Creating and Sending Emails with File Attachments in Python


This is a good example of how to create and send emails with file attachments in Python.

It assumes, however, that every attached file is binary, and uses a generic application/octet-stream mimetype for each.

It also makes encoding assumptions about the strings passed to the Subject line, recipient email addresses, and the message body text which may be incorrect in actual use.

This updated version addresses those potential problems, no pun intended.

Attached File Mimetype

Instead of assuming application/octet-stream, we can use the python-magic module (available here, here, or by apt-get install python-magic on Debian and Ubuntu systems) to determine it explicitly:

MIME_MAGIC = None
try:
    import magic
    MIME_MAGIC = magic.open(magic.MAGIC_MIME)
    MIME_MAGIC.load()
except ImportError:
    pass
    
def get_file_mimetype (filename):
    """Return the mimetype string for this file"""
    result = None
    if MIME_MAGIC:
        try:
            result = MIME_MAGIC.file(filename)
        except (IOError):
            pass
    return result

The get_file_mimetype() function returns a string in the form 'Content-Type major type/Content-Type minor type', e.g. 'text/plain charset=us-ascii', 'application/pdf', etc.

Now we can change the loop that attaches files to the message from this:

    for file in files:
        part = MIMEBase('application', "octet-stream")
        part.set_payload( open(file,"rb").read() )
        Encoders.encode_base64(part)
        part.add_header('Content-Disposition', 'attachment; filename="%s"'
                       % os.path.basename(file))
        msg.attach(part)

To this, below. Note that since the mimetype can be text, we change the file read flag from "rb" (binary) to just "r", as necessary.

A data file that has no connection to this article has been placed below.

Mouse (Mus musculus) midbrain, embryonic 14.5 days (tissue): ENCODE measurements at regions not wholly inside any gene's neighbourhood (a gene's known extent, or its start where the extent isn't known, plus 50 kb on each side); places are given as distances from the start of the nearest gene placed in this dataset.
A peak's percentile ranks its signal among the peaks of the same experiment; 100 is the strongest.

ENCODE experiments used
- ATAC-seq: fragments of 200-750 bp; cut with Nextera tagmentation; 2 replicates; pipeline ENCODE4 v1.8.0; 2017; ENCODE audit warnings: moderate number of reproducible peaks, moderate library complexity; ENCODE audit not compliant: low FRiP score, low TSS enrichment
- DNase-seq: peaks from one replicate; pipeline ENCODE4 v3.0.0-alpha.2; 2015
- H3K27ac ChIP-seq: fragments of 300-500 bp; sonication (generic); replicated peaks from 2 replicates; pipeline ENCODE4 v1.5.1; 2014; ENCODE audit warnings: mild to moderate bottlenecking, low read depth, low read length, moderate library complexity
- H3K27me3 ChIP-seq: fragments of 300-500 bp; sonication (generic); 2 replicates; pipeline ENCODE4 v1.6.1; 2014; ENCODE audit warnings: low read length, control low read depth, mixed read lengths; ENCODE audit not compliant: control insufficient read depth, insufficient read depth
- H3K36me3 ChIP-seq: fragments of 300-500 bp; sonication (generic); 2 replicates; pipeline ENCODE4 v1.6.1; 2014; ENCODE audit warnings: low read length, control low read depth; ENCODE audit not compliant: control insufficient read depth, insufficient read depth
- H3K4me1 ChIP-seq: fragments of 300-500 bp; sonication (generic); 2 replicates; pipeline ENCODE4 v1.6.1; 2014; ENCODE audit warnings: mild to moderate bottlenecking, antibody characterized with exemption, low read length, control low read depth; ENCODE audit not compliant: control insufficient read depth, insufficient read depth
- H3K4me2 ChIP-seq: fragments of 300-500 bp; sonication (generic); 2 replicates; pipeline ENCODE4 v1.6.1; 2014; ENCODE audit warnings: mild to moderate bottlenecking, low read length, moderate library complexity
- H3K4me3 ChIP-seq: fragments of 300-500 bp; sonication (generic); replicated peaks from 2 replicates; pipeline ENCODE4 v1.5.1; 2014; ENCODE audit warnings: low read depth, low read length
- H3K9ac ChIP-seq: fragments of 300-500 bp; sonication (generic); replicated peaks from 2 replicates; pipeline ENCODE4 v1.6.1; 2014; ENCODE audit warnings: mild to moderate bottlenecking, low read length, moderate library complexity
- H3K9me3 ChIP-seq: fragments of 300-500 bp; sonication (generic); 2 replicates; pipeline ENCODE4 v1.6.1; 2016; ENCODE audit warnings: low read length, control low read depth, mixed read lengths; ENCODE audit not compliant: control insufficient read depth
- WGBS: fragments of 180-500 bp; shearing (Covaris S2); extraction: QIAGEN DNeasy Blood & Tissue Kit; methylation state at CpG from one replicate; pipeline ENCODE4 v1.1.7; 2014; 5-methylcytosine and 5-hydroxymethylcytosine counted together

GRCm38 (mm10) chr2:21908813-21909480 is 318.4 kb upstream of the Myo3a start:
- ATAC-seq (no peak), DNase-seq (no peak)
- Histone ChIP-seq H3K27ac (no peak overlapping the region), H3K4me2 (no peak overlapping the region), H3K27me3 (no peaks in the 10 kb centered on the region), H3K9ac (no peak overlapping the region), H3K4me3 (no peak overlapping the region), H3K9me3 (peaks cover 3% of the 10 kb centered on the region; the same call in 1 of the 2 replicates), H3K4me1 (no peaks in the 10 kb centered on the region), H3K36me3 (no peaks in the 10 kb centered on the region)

for file in files:
 
        file_read_flags = "rb"
        try:
            mimestring = get_file_mimetype(file)
            if mimestring.startswith('text'):
                file_read_flags = "r"
            mimestring_parts = mimestring.split('/')
            part = MIMEBase(mimestring_parts[0], mimestring_parts[1])
        except AttributeError, IndexError:
            # cannot determine the mimetype so use the generic 'application/octet-stream'
            part = MIMEBase('application', 'octet-stream')

        part.set_payload( open(file, file_read_flags).read() )
        Encoders.encode_base64(part)
        part.add_header('Content-Disposition', 'attachment; filename="%s"'
                       % os.path.basename(file))
        msg.attach(part)

Subject Encoding

The original version used a simple assignment to define the Subject line:

    msg['Subject'] = subject

But this limits the Subject line to 7-bit ASCII characters only. For foreign language support and other encodings, it's better to use the email.Header package, which requires an additional import:

from email.Header import Header
The Subject line assignment changes to:
    # always pass Unicode strings to Header, otherwise it will use RFC 2047 encoding even on plain ASCII strings
    msg['Subject'] = Header(to_unicode(subject), 'iso-8859-1') 
Where the to_unicode() function is defined as:
def to_unicode (s):
    """Convert the given byte string to unicode, using the standard encoding,
    unless it's already encoded that way"""
    if s:
        if isinstance(s, unicode):
            return s
        else:
            return unicode(s, 'utf-8')

Email Address Encoding